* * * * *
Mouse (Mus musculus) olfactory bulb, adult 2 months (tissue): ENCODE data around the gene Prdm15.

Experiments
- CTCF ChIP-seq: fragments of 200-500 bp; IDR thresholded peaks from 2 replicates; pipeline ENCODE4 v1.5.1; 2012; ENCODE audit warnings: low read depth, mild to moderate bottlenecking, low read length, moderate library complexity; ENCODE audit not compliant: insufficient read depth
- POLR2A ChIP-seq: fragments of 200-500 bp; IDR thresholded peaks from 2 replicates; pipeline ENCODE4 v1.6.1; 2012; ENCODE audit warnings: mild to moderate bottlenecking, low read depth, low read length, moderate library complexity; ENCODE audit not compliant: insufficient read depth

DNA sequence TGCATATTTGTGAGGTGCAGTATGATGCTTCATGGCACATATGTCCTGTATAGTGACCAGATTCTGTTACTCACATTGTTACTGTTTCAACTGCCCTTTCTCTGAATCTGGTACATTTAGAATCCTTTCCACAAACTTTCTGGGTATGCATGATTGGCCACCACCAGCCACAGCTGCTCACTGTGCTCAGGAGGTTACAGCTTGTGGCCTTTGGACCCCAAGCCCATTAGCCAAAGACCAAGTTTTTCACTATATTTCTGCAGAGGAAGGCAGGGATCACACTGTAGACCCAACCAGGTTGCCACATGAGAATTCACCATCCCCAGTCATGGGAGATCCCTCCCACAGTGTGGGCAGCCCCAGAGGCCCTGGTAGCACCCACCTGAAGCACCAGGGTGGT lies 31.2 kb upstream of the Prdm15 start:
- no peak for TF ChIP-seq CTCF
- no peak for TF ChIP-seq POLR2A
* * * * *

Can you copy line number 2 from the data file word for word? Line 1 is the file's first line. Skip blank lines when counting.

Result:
Experiments